Tuesday, February 3, 2009

Rebooting Computing: Why?

Have you seen “The Most Famous Chart in Computer Science Education?” The exact numbers and data sources vary, but the curve always looks similar:

I used data from college bound seniors who indicated on their SAT that they intended to major in “Computer and Information Sciences and Support Services.” The curve tends peak between 1999 and 2001 and then you see a huge decline that has just begun to bottom out to numbers less than half their peak value.

Some people like to explain away this drop on another curve:

Although there was a correlation of computer science enrollment and the stock market, you'll see that the curves diverge around 2003. A popular belief is that the bursting dot-com bubble scared some potential students, but then by 2003 parents thought most software jobs were being offshored and encouraged their kids to pick a different field.

Some jobs did go to Bangalore, but the total number of jobs actually grew in the US, even beyond their 1999 levels. There are still excellent job prospects for the long term. Even in hard times like the 1970's recession, companies like Apple and Microsoft were founded. In 10 years, we'll know of a several great companies that got their start in the current financial crisis. It's unfortunate how students and their parents have been misled about the reality.

We're faced with a pipeline problem. The fresh-outs you'll be looking to hire in 10 years are in middle school right now. Are you doing anything to woo them to a career in computing? What do you say to a bright young girl to at least consider looking at computer science?

I could start with my story. As a kid, I was captivated by how I could think of an idea for a program and then have a computer execute it exactly. It was as if I could put part of my mind inside the computer. My parents and friends thought this was magic. It was magic, but it was a magic I could understand. There's always cool new things being computed. It was magical to see how Deep Blue beat Kasparov long before I began to understand the beauty of how it worked. Every day I listen to MP3s that were created by a compression algorithm that gets rid of sound that my ear can't hear. Companies like Walmart sift terabytes of data to predict market demand so they can send extra strawberry Pop-Tarts when hurricanes are approaching. On a personal level, new algorithms predict with a high accuracy what types of movies we'll like. But that's just one tiny sliver of what's out there. Each person can have their own unique experience. There's a lot of great computing going on and the demand is only increasing.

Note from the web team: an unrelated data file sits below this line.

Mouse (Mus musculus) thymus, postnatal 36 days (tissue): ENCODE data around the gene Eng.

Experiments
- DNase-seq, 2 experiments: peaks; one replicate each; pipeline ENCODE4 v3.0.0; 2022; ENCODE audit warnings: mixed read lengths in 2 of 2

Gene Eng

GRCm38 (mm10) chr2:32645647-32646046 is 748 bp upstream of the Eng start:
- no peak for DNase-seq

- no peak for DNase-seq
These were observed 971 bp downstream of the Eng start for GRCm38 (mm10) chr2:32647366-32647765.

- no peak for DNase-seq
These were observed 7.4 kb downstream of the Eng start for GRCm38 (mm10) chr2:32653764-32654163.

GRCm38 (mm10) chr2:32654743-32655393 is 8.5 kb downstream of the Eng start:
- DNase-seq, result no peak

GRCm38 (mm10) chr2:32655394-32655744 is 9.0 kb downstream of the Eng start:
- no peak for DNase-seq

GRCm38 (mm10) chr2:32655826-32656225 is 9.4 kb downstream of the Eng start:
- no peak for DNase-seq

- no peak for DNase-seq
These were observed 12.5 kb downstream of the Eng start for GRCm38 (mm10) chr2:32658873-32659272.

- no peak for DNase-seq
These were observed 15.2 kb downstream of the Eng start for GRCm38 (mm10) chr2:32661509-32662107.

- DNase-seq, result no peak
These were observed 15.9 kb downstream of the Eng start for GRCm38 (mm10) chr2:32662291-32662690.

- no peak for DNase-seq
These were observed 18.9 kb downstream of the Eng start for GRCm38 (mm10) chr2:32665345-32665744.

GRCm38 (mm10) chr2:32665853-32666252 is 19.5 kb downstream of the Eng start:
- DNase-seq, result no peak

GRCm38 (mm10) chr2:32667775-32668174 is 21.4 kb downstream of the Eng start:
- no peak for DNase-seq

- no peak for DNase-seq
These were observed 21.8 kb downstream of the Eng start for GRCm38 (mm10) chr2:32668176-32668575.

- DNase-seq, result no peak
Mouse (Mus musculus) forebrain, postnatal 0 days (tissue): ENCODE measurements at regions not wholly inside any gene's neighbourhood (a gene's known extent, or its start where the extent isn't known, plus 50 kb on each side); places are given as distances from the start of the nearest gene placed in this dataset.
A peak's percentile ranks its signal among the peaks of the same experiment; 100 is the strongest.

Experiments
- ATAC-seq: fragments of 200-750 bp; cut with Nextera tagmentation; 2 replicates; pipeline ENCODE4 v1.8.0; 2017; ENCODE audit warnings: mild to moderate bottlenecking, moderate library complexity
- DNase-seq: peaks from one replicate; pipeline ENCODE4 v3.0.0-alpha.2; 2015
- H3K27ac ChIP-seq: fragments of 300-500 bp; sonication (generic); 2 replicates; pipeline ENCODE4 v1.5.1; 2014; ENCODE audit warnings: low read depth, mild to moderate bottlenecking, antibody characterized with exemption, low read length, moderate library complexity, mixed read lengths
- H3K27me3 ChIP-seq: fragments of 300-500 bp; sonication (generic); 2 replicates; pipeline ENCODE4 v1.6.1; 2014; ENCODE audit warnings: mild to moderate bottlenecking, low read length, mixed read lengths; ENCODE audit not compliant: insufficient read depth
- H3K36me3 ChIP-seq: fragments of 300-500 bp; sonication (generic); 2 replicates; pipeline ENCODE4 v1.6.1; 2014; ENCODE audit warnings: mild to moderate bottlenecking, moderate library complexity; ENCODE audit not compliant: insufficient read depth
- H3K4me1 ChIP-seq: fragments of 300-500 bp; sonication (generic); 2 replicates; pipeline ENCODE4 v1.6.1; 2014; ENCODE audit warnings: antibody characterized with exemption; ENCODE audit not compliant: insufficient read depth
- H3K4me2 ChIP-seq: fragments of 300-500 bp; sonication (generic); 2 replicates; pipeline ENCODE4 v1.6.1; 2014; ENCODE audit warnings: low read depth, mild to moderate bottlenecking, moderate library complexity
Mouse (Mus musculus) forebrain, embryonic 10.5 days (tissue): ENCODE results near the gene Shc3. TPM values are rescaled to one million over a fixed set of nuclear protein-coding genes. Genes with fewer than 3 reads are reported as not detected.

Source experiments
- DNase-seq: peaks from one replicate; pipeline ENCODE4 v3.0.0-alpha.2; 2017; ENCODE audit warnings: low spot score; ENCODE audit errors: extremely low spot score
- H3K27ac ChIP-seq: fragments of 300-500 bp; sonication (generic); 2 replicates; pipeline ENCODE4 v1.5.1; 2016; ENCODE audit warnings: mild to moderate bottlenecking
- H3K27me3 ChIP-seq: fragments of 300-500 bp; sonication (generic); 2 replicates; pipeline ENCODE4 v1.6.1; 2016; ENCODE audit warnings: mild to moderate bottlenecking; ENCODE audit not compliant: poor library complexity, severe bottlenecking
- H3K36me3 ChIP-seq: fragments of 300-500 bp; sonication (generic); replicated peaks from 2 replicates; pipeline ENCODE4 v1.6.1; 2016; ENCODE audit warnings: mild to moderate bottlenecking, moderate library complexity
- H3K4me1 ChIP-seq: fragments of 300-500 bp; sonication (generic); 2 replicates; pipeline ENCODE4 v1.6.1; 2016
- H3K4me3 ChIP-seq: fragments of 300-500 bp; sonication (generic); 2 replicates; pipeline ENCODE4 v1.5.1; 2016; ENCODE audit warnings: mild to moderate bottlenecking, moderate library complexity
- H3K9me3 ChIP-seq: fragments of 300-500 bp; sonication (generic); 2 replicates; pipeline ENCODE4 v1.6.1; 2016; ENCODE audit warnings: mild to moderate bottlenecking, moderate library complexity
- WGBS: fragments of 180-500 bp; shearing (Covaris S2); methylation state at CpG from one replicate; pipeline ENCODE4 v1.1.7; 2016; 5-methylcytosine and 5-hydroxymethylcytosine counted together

Sometimes you'll hear honest hesitations about a career in computing because of fears that they'll “sit in front of a computer all day.” The sad irony is that this thinking causes people to go into fields like accounting, graphic design, marketing, or hundreds of other fields where they spend just as much time in front of a computer. The difference is that they'll spend most of their time using applications like Outlook, Word, or Excel and often have less fun than the software developers that are creating these programs. Moreover, working in the computing fields will give someone a chance to create future interfaces that don't have everyone in front of giant screens all day.

This isn't to say that there aren't boring software development jobs, but there are also plenty of great jobs. It's a great career. I sometime feel a little guilty that I can work in a field that I enjoy. As a field, we create software that powers business communications and connects you with friends. Software will be a pivotal role in gene sequencing and analyzing that will usher in customized medical treatments and drugs. Software will drive many great innovations of the future.

It's sad that kids aren't even given a chance to see the breadth and excitement of our field. I don't blame them. On the whole, we're doing a terrible job broadcasting our image.

Professors often teach computer science as if it is some sterile thing with nothing new in it. This is just not true; we're in our adolescence. Sure, we bumble around and do silly things at times, but it also means we're growing. We're in an incredible time. Mehran Sahami captured this well at the conclusion of his intro class at Stanford:

“Think about the time that you're living in. Don Knuth, who is considered the father of Computer Science is still alive and he's in this department. It's sort of like you're geometers and you're living in the time of Euclid... It's all happening now. Don't think of this stuff as dead people who did this stuff and it just happened and now you're forced to do it. You're living in it.”